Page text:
If presented with a virtual way of being educated, would you embrace the new age method or would you revert to the traditional way?
Pierce College is participating in flipped classrooms, which is teaching that “inverts the traditional classroom by delivering instruction online, outside of class, and moving ‘homework’ into the classroom,” according to Pierce chairman of mathematics Robert Martinez.
Martinez is currently teaching calculus 2 entirely flipped. He has also taught calculus 1 flipped for three-to-four semesters.
“What I do is make a video, or I can direct you to a video, which you would have to watch and provide proof that you watched it the next day, and that would be the instruction outside of class. Then the in-class would be to do the homework, so it’s flipped,” Martinez said.
Besides Martinez, other Pierce instructors that have used the flipped-class method such as mathematics professor Edouard Tchertchian.
Tchertchian helped Martinez create the detailed powerpoint “Do a Flip!” used to thoroughly explain the new method to students.
Included in the powerpoint are instructions on how a professor can prepare themselves for the flip method and how they can create and upload videos that their future students will watch.
For his calculus courses, Martinez has recorded over 270 videos that he has uploaded to Youtube that also include links to other videos, demos and notes that can be found online.
These links add to the amount of information and level of education that Martinez’s students are receiving, resulting in positive feedback from some of his students.
Pierce sophomore and economics major Daniel Cordoba is in his second semester of calculus with Martinez. He took calculus 1 flipped and is currently in Martinez’ calculus 2 course.
“I’ve struggled with math my whole life and I never thought I’d make it calc 2. I never even thought I’d make it to calc 1,” Cordoba said. “So having this flip style, and the oversight of the professor giving you one-on-one help in class, really helps you engage in the material and understand it more, and also get a different approach to it.”
Cordoba’s first-time experience with the flipped-class method was difficult at first, but he picked up on it, and thinks that all math classes should be taught flipped.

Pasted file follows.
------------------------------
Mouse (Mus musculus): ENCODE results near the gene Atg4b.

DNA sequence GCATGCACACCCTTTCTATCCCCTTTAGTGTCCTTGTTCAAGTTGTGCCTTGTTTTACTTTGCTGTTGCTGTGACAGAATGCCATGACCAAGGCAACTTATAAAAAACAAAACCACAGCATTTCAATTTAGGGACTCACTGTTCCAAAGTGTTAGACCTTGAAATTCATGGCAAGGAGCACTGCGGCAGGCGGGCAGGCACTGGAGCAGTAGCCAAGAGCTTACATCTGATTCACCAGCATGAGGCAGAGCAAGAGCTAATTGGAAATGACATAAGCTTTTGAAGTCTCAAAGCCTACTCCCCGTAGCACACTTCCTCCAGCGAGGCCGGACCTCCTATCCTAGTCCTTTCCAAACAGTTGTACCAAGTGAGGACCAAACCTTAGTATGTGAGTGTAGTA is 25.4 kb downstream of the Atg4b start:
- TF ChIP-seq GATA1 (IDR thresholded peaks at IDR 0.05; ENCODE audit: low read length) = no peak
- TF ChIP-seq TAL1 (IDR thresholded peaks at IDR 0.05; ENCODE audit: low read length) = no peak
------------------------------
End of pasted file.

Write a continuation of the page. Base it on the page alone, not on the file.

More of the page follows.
“Specifically for math, I think all math classes should be taught like this,” Cordoba said. “I took his [Martinez] class, the flip method, for two semesters and I can say for calc 1, the first semester, I had a lot of trouble adapting to it at first, just because it was so strange to me. But I think mid-way through the semester, I was able to really identify what was going on, and how I was supposed to use it.”
Cordoba isn’t the only student that favors the flip method. Freshman and mathematics major Jesse Franckowiak described the method and think that the flip style is great.
“Really it’s like a normal class, but you get a lot more flexibility. The benefits are pretty obvious, I really don’t understand why more classes don’t do it,” Franckowiak said.
Martinez is currently the only professor at Pierce that is teaching his classes entirely flipped, with the exception of a few other professors who have taught some lessons flipped, according to Martinez.
Because the teaching style takes so much preparation from the professors, like recording videos and preparing lectures that are seen online, Martinez thinks that is the reason it hasn’t been adopted by more instructors.
“It is a style of teaching, you can do one lesson or you can do the entire class that way,” Martinez said.
But Franckowiak is believer in the flip method.
“Flip style is the way to go,” Franckowiak said.